Ever since the early days of video games, guns have been a major part of the genre. Gaming had players take their guns and shoot up all of the bad guys they could find in a myriad of ways. While Pac-Man was a huge success in those early days, so were games like Space Invaders, Centipede, and Galaga, all games where you shot stuff.
Almost forty years later, games still have players shoot things. It’s a staple of the medium, and arguably part of why so many people enjoy it.
That doesn’t stop one gaming site from asking whether guns are holding the industry back, though.
It’s here that we come to the crux of the issue. As developers try to tell stories beyond the theme of ‘survival’, they’re bucking up against an increasingly archaic central mechanic that has long since lost its ‘one-size-fits-all’ shape. This status quo is limiting the stories we can tell in our games, and as the likelihood of success in the AAA space gets smaller and smaller, it doesn’t look like it’s going to change any time soon. Recently, Watch Dogs 2, Dishonored 2 and Titanfall 2 all performed significantly lower in sales than their predecessors, which only encourages a more risk averse climate in the blockbuster space.
“AAA games can’t afford to take all that many creative risks,” says Cifaldi. “If you’ve got to sell a game in the millions to break even, then you’re going to have to play it safe and stick to genres people immediately recognize.”
The article claims that the gunplay in games like Watch Dogs 2 felt out of place, and that kind of gets to the crux of the issue.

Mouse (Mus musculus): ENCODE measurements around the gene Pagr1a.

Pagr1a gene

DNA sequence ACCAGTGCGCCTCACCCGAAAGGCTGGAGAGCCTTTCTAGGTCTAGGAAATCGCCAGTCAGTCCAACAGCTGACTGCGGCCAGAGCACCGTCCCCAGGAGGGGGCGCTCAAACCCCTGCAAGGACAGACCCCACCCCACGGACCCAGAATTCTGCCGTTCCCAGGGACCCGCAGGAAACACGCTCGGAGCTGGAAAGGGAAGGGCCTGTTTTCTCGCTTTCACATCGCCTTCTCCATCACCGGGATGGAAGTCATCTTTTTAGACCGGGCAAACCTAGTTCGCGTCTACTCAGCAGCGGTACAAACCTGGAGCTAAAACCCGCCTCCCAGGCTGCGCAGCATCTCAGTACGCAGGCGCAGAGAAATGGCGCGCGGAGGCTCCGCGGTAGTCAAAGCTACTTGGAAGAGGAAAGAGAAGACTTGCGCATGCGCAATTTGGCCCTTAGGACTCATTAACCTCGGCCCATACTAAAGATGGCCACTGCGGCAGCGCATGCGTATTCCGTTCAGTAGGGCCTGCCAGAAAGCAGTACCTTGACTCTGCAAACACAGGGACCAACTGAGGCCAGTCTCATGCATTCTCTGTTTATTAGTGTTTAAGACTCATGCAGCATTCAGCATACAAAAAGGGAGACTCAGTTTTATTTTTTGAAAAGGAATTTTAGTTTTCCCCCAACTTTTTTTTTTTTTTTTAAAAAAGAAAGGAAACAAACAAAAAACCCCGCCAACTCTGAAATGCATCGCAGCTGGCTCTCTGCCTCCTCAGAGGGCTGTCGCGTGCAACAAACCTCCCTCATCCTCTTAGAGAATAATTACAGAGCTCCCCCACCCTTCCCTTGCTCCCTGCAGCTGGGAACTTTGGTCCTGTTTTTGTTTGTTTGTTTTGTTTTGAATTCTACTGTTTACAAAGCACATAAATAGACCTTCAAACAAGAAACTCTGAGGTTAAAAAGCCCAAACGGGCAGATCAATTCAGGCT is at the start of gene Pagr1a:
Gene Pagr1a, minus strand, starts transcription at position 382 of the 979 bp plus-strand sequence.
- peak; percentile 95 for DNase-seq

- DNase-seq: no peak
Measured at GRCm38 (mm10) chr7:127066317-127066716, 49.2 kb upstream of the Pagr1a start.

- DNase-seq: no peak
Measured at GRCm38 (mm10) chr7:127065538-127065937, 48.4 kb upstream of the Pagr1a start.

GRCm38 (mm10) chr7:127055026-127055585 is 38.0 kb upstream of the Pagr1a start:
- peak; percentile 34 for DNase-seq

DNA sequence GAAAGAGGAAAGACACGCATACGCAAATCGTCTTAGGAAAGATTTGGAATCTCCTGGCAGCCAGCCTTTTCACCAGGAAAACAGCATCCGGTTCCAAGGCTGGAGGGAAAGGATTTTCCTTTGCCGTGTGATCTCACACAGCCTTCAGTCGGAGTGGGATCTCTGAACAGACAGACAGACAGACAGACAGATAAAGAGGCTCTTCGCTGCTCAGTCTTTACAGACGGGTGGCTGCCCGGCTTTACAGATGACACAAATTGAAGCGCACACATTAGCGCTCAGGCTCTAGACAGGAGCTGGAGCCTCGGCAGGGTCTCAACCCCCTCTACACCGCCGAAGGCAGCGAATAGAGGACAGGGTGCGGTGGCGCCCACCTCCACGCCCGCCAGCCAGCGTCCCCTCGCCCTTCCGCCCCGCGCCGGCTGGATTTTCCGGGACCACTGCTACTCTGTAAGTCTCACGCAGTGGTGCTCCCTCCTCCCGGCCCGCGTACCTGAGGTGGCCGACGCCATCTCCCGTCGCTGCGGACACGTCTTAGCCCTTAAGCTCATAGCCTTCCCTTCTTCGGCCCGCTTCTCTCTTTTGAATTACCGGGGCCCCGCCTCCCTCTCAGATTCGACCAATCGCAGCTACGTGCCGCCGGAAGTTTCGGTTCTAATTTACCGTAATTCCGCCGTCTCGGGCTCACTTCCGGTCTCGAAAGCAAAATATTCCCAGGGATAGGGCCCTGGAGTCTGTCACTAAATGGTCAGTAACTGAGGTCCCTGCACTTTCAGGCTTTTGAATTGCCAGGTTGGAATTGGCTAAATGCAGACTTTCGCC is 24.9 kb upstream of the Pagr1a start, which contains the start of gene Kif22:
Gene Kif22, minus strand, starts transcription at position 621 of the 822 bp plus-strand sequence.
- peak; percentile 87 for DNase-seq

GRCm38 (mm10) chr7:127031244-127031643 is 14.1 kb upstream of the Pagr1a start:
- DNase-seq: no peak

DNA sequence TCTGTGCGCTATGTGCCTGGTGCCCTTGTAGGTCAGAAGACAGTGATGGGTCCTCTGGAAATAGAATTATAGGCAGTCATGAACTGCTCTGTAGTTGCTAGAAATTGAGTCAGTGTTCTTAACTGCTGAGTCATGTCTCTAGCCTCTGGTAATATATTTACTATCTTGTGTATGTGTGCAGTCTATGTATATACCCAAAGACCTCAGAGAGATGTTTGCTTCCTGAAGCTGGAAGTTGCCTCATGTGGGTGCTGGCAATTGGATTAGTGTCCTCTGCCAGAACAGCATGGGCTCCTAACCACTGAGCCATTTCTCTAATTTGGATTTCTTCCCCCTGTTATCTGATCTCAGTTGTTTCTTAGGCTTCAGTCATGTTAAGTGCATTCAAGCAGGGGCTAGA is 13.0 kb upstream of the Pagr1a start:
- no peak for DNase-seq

Guns aren’t holding back video games. Game creators who can’t figure out how to create an action-packed game without guns, however, are.
As much as I love guns and shooting, even in video games, it’s important to remember that it’s not everything. There have been a ton of video games that have focused on other action types that have done very well. Car racing games, for example, are also an industry staple, as are martial arts games. No guns needed.
However, in game design, the story driver of tension isn’t quite enough. Players need to engage with the tension; they need to have a means of resolving the conflict in an active and satisfying manner. That’s why there aren’t any diplomacy games.
Guns will always be at least one means of doing just that in video games, and any attempt to change that will inevitably backfire. The problem is when game designers don’t understand their customers and insert guns — or anything, really — into a game where they don’t belong. If you’re playing a survival game where you have to gather resources and evade hostile beings, a shootout that comes out of nowhere will always bomb.